In instances where an agreement is made to hold a union election, consultants note that anti-union business owners do have certain rights to make their case to the workers in their employ, provided that they do not violate any laws. "Be careful to avoid any unfair tactics," wrote Lane. "Improper conduct can induce the NLRB to set aside a management victory; and your repeated violations of the National Labor Relations Act can force union recognition even without an election." Darby and Bryant point out that according to U.S. labor law, "management personnel have the right to express their views on unionization when answering questions or making statements about the union, its supporters, or its campaign communications…. [But] despite this broad right to free expression, managers and supervisors must never threaten or interrogate employees, promise them benefits or improved working conditions, or place employees' union activities under surveillance." Other tactics held to be unfair, said Lane, include the following:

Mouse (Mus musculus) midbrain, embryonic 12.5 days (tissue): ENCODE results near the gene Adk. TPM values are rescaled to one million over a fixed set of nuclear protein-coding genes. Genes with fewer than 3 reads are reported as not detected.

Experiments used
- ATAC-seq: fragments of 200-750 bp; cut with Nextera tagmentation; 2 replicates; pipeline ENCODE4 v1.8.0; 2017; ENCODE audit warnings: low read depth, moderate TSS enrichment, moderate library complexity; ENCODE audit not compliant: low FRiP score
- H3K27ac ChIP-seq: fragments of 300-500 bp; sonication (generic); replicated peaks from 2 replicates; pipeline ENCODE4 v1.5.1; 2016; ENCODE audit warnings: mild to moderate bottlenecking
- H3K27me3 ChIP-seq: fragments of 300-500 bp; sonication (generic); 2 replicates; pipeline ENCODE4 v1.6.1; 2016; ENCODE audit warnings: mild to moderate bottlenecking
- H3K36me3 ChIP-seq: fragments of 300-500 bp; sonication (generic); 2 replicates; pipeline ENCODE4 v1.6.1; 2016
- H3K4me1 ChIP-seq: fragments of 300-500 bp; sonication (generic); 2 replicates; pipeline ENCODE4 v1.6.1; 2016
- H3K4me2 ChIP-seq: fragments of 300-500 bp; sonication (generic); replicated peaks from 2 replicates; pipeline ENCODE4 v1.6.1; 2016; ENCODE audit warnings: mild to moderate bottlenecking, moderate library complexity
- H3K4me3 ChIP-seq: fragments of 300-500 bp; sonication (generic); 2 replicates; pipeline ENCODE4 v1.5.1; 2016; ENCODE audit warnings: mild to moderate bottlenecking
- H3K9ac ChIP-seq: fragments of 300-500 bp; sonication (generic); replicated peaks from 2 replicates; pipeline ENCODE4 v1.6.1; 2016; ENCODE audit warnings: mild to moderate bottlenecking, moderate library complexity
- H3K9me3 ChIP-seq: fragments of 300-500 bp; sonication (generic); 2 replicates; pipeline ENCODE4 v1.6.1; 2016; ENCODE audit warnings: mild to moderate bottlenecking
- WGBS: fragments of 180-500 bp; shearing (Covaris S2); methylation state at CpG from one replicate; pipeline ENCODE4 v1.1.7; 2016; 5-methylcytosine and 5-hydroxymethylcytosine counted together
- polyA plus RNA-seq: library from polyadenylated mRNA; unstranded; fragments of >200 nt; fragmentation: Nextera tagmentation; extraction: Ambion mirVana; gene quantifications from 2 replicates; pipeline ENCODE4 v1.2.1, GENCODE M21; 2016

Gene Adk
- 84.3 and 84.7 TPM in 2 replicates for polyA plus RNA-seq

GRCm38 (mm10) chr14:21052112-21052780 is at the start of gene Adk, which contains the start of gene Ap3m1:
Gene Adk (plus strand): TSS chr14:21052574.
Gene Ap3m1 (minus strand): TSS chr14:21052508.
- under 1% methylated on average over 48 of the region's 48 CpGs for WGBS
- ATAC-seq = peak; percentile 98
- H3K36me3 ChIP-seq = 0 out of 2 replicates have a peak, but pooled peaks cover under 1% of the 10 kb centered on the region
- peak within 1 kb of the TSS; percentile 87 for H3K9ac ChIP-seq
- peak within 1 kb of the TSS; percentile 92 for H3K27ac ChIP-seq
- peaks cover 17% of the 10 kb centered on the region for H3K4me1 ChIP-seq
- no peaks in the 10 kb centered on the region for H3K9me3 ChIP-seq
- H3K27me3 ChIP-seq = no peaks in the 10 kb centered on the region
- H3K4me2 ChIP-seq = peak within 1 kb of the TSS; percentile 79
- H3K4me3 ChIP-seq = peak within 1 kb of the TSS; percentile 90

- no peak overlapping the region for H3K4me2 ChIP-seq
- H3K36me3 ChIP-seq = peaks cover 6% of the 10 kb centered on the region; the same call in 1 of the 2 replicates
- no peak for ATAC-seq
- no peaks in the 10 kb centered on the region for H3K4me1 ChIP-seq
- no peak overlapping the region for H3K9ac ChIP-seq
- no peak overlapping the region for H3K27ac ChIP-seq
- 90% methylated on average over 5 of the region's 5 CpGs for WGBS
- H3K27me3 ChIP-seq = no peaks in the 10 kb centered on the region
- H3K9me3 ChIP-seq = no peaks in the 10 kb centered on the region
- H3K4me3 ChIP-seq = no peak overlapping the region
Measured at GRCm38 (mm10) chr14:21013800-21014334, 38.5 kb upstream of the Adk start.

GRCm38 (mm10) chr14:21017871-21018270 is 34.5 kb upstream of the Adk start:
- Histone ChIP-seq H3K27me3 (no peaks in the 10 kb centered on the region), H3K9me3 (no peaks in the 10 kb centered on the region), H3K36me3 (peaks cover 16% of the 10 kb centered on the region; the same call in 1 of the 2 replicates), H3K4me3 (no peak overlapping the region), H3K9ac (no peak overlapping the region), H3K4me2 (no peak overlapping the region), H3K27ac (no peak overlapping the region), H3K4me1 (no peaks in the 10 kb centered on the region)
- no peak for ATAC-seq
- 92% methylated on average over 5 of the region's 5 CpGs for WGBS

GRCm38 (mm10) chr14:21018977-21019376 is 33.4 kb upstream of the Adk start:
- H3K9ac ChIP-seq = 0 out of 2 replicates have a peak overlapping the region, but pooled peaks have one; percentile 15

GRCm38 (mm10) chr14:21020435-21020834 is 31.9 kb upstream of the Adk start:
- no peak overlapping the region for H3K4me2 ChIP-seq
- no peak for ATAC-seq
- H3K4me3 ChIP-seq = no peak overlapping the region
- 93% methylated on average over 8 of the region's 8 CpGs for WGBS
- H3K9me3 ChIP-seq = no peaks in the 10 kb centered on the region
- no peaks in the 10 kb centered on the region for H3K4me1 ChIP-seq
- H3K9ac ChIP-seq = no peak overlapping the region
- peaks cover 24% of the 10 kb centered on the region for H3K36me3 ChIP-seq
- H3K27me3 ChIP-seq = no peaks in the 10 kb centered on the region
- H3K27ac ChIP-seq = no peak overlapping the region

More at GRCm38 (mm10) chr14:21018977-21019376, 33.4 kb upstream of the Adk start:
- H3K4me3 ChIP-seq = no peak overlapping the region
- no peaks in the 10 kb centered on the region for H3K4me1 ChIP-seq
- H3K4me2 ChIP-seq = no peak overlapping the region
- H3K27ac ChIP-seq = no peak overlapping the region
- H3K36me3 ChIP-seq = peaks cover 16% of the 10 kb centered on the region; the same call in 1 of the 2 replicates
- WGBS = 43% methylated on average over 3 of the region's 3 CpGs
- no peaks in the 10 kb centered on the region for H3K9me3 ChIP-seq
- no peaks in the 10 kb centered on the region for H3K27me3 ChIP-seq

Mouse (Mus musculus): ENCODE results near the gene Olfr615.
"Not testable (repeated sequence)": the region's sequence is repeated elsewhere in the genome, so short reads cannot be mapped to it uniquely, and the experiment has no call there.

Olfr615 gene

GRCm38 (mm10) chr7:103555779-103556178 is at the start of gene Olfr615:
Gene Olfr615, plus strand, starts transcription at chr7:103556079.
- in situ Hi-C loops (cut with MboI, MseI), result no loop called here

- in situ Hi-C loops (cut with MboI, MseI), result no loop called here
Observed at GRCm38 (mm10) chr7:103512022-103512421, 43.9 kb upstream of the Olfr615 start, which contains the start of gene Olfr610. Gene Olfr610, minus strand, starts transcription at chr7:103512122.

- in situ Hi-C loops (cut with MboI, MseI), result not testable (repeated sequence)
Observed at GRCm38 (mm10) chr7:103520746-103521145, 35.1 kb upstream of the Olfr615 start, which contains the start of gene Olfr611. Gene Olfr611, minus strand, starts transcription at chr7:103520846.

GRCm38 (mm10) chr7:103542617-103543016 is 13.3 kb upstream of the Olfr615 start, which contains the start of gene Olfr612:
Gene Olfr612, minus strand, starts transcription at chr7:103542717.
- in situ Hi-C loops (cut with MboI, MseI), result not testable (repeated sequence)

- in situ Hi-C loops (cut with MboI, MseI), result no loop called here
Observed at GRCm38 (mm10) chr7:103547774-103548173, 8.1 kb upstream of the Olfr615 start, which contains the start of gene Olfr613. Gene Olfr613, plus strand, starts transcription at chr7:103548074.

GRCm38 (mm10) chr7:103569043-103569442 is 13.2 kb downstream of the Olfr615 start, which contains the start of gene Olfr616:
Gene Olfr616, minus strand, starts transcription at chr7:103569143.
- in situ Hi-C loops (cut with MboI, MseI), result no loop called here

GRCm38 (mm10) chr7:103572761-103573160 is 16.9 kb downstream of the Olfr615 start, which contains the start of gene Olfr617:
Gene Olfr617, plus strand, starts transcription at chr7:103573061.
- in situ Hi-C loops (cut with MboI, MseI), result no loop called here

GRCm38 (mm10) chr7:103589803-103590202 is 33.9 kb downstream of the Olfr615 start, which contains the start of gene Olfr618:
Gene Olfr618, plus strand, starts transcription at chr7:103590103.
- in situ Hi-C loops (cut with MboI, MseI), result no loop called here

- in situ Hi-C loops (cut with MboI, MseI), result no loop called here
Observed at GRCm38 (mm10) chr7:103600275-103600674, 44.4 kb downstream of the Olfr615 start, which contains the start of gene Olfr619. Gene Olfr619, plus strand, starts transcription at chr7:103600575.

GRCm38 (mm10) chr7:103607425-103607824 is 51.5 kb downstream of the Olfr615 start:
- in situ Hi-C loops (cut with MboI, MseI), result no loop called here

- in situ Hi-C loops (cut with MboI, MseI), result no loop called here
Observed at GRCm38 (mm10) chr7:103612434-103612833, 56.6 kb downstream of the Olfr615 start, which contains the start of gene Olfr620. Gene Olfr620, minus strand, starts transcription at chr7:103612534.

In the weeks leading up to a union election, small business owners may also communicate the advantages of the current non-union arrangement with their employees, provided they do so in a lawful manner. Lane pointed to several factors that might be used to the owner's advantage (provided, of course, that they actually exist in the business):
DEALING WITH ELECTION OUTCOMES Once the NLRB-supervised election has been held, the small business owner is confronted with one of two outcomes, each of which come with their own unique challenges. The outcome that most small businesses would prefer to deal with is a management victory in which the union organization effort is defeated. But even in this situation, management will likely have to deal with disappointed employees who had hoped for unionization and the lingering residue of what is almost always a stressful event. In addition, the election does not necessarily conclude the episode; the union may apply for a nullification of the results (based on allegations of unfair labor practices, etc.) or simply regroup and make another attempt down the line.
If the unionization drive is a successful one, the small business owner can proceed in one of four ways, according to Lane: